Confused

Discussion in 'Nikon Cameras' started by mickmoonie, Jun 8, 2018.

  1. mickmoonie

    mickmoonie TPF Noob!

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    IMG_0117.JPG IMG_0116.JPG


    Sent from my iPhone using ThePhotoForum.com mobile app. Took this picture today on my D80 on fully auto, what I need to know is why the light area flashes to black and to light please.


     
  2. nerwin

    nerwin Been spending a lot of time on here!

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    Its showing the overexposed area.
     
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  3. snowbear

    snowbear fuzzy-wuzzy Supporting Member

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    It's commonly called "the Blinkies." It blinks areas in the photo that are washed out, or way overexposed.
     
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  4. mickmoonie

    mickmoonie TPF Noob!

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  5. snowbear

    snowbear fuzzy-wuzzy Supporting Member

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    Learn to properly expose a photo and which metering mode to use in each situation

    or

    Push the up or down button on the four-way while in photo playback mode.

    Reading the manual is even a bigger help.
     
  6. nerwin

    nerwin Been spending a lot of time on here!

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    Overexposing? Well. You can't ALWAYS avoid it. In your picture, the camera exposed for the building properly but since it was either cloudy or the sun was in front of you which caused the sky to be overexposed. To overcome this issue, you can either take multiple bracketed exposures to create an HDR (high dynamic range) or you can wait when the sun is behind you which will allow you exposure for both the sky and the building.

    Make sure you are using Matrix metering as that will try to balance it out.
     
  7. mickmoonie

    mickmoonie TPF Noob!

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    Thanks all for your input, as I'm a DSLR virgin that's the reason I joined this forum, really glad I did. Mickmoonie


    Sent from my iPhone using ThePhotoForum.com mobile app
     
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  8. nerwin

    nerwin Been spending a lot of time on here!

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    Just keep practicing and watching YouTube tutorials. You'll get the hang of it.
     
  9. mrca

    mrca No longer a newbie, moving up!

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    Two important principles. First, when something is over exposed in digital, there is no information there, just white, and when printing the white of the paper. There is no information to recover in the highlights in post processing. Second, understand your camera may not be able to capture detail in some shots from deep shadows to bright highlights. Therefore, blinkies tell you WHERE you are losing detail in the highlights. The histogram will tell you that detail is being lost in the highlights by stacking up on the right side of the histogram but it doesn't tell you where in the image. If it is a reflection on water, metal or jewelry that is ok to be pure white, no problem, but if it is an important part of the image, you are warned to decrease exposure to rid the blinkies in areas where you want detail.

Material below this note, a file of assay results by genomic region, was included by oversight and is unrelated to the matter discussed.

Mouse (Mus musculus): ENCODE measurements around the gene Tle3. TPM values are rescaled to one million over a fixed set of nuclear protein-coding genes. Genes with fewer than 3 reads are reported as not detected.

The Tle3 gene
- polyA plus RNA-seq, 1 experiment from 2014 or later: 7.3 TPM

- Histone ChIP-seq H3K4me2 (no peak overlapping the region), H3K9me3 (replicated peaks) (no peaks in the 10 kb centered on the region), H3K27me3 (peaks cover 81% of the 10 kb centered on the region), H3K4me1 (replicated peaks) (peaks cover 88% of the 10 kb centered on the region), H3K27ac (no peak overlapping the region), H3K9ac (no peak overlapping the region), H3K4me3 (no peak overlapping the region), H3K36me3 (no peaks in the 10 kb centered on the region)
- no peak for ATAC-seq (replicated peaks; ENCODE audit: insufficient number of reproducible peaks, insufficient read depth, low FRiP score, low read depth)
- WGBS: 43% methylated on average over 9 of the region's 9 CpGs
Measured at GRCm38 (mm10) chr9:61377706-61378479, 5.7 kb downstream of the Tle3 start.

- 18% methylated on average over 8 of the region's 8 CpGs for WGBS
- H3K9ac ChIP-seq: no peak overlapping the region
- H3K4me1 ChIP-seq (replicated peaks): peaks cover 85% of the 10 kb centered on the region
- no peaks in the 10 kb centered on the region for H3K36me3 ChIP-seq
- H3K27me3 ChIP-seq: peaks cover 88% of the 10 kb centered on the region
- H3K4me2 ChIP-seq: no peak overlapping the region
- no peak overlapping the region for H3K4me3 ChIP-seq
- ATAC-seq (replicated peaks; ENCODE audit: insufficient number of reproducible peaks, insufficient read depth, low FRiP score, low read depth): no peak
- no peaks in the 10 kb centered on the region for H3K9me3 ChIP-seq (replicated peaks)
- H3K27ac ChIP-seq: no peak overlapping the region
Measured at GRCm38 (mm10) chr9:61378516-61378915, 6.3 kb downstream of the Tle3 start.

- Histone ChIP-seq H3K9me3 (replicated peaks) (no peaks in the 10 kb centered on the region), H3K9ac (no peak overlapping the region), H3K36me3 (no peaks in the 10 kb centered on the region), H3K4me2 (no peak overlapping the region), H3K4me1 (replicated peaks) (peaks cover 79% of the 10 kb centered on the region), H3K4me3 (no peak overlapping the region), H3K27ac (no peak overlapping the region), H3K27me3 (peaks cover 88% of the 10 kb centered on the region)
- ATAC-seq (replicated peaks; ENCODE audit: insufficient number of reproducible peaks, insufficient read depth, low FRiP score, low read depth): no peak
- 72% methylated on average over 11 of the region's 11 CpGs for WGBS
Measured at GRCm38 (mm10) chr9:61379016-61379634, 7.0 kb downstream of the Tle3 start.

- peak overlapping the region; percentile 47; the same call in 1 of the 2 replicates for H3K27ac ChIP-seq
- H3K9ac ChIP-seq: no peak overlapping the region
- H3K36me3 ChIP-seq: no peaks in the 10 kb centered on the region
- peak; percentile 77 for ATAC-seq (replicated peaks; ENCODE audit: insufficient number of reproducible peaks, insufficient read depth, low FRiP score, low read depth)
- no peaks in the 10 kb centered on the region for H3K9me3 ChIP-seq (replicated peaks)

10. Overread

    Overread has a hat around here somewhere Staff Member Supporting Member

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    mrca has done a good job of summarising things. If you want further help the book Understanding Exposure by Byran Peterson does a good job of explaining things for beginners, along with some good case studies you can practice with.
    That said pretty much any decent photography book will cover the basics of exposure and how to control the exposure. Couple that to your camera manual (which tells you how to control the settings) and you're away!
     
  11. MartinCrabtree

    MartinCrabtree No longer a newbie, moving up!

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    I've found over time my D90 will overexpose in overwhelmingly bright conditions when using matrix metering. I compensate -1.0 when out there or when time is available use spot metering and average,i.e basically zone system.
     
  12. Braineack

    Braineack Been spending a lot of time on here!

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    this is when the highlight flashing is helpful.

    it's incredibly difficult to judge an exposure with the LCD display. So having the histogram active on your preview, or the flashing zebra, you can quickly at least judge if your highlight are majorly blown or not.
     

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